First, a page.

Throughout 2013, GNOFHAC used “mystery shopping” to investigate NOLA Apartments and uncovered disturbing, illegal behavior. For example, in May 2013, a deaf mystery shopper called NOLA Apartments using a relay system to inquire about renting a one bedroom apartment. An agent at NOLA Apartments answered the phone and told the mystery shopper that she “didn’t have time” and hung up. The mystery shopper called back and the NOLA Apartments agent immediately hung up on her. On the third call, the NOLA Apartments agent told the mystery shopper that there were “no units available.” The calls were recorded by the IP-Relay system’s transcript. Later that day, a hearing mystery shopper called NOLA Apartments to inquire about renting a one bedroom. A NOLA Apartments agent told the tester that a one-bedroom apartment was available for $1,675 per month. The conversation was captured on a digital recorder. During a follow-up investigation, an agent told a deaf mystery shopper over the phone that she “can’t devote a long time to [the deaf individual] on the phone” and that the deaf individual “need[s] to have someone who can hear to speak” and hung up the phone.

The Fair Housing Act protects against discrimination in housing on the basis of a person’s race, color, national origin, religion, sex, disability, or family status (whether or not a person has children). In the complaint, GNOFHAC alleges that Craig Tolbert and NOLA Apartments violated the Fair Housing Act by misrepresenting the availability of housing on the basis of disability, making housing unavailable on the basis of disability, and making a discriminatory statement on the basis of disability.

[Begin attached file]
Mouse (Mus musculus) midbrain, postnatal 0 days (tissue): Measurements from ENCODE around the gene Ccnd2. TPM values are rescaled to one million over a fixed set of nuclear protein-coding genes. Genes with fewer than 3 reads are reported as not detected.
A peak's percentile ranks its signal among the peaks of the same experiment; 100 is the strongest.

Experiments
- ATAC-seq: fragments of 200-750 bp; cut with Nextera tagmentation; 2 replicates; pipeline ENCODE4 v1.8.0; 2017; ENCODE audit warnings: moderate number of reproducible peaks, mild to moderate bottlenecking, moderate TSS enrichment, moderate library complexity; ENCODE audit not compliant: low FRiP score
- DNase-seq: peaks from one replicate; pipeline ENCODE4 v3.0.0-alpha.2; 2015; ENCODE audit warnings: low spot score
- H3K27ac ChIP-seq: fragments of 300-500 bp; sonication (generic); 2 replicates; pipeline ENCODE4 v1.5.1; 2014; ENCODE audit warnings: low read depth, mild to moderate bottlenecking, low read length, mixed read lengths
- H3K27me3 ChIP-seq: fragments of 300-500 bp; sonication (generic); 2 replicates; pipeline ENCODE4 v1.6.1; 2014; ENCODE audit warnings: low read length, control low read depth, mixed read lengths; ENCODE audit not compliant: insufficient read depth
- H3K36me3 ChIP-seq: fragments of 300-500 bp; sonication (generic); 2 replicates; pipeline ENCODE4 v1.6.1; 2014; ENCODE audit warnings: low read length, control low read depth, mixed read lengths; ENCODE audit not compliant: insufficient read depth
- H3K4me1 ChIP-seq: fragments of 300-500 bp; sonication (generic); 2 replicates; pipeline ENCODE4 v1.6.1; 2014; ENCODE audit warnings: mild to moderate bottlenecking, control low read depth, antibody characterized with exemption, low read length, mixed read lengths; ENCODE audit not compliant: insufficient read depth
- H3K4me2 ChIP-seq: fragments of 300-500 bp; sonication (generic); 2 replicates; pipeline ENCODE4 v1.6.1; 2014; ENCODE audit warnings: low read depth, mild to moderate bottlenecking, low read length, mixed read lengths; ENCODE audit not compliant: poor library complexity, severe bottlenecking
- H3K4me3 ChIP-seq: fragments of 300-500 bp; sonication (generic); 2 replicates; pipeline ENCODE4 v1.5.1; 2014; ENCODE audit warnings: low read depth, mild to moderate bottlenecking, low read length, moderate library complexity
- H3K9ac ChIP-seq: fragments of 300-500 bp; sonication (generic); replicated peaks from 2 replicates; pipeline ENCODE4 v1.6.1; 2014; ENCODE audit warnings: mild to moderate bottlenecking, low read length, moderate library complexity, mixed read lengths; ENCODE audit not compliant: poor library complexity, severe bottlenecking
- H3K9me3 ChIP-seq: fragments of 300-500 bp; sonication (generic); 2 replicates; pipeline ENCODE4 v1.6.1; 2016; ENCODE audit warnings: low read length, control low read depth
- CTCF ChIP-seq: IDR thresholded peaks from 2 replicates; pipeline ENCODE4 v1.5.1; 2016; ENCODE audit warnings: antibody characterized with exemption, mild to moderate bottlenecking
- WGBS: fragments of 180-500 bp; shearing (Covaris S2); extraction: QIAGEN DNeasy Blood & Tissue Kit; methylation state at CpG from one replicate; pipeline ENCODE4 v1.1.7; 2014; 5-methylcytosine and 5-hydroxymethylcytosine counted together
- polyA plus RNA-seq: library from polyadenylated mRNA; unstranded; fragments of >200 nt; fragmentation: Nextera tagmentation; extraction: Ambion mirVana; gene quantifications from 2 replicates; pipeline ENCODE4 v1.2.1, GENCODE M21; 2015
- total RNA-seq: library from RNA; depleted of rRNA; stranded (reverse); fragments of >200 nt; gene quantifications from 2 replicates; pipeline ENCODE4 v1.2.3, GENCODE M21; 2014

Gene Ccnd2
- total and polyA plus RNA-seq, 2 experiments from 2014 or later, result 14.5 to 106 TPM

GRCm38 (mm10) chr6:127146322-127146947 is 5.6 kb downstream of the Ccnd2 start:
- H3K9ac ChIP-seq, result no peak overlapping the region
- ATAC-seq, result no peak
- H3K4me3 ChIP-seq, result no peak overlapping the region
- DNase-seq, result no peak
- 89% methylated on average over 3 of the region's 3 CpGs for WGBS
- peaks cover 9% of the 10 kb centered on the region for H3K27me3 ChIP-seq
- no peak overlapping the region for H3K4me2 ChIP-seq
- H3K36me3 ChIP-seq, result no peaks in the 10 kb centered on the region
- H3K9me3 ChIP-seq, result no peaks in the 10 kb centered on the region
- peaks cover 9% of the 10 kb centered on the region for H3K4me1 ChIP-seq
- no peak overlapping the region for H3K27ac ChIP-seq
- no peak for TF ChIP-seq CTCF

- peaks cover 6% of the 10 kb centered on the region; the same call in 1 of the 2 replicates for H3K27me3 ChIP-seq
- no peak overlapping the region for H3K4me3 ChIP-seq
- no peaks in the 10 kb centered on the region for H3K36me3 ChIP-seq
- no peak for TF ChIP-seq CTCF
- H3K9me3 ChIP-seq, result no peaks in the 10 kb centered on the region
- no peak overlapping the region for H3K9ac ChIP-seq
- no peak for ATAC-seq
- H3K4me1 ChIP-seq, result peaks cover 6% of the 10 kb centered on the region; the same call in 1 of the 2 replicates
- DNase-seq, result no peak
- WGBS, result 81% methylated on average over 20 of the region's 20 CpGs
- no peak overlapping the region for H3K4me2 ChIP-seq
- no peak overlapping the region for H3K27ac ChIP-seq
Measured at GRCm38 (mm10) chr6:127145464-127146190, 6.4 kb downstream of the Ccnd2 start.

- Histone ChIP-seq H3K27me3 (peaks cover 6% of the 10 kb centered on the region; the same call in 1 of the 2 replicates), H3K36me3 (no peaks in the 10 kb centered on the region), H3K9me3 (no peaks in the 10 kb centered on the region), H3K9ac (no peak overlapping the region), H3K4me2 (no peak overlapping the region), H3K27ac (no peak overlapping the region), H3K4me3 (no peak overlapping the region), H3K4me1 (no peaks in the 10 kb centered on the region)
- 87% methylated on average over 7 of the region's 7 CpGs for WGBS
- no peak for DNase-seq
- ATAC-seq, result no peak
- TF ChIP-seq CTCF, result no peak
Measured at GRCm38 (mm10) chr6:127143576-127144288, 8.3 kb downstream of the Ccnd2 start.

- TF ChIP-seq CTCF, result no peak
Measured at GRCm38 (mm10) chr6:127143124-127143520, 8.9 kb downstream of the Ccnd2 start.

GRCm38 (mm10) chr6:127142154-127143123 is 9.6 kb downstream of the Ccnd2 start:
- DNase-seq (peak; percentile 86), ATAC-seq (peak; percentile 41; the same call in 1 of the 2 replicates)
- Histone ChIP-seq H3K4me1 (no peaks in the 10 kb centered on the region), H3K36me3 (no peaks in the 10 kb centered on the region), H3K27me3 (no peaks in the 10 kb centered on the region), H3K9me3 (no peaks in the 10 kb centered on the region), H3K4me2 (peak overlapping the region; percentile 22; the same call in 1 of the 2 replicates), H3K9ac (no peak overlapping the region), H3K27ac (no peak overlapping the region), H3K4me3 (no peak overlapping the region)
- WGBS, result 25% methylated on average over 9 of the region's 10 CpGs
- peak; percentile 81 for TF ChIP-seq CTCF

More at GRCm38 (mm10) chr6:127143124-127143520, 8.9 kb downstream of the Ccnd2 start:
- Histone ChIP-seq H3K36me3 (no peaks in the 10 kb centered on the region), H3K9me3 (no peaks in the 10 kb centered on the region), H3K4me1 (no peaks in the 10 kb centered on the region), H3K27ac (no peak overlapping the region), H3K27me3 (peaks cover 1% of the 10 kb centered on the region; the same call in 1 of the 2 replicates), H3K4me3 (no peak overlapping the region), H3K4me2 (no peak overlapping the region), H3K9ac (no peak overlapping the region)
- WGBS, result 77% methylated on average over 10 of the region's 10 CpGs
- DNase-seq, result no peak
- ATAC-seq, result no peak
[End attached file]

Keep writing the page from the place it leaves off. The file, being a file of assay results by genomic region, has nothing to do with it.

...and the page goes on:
Further, the complaint alleges that NOLA Apartments violated a 2011 conciliation agreement that enjoins it from discriminating in housing. The conciliation agreement resolved an administrative complaint that GNOFHAC filed against the company alleging discrimination on the basis of family status.

Before filing in court, GNOFHAC attempted to resolve the matter with another administrative complaint. On June 11, 2014, the Louisiana Department of Justice determined that reasonable cause exists to believe that NOLA Apartments engaged in unlawful housing discrimination. However, the parties were unable to reach an agreement through the conciliation process.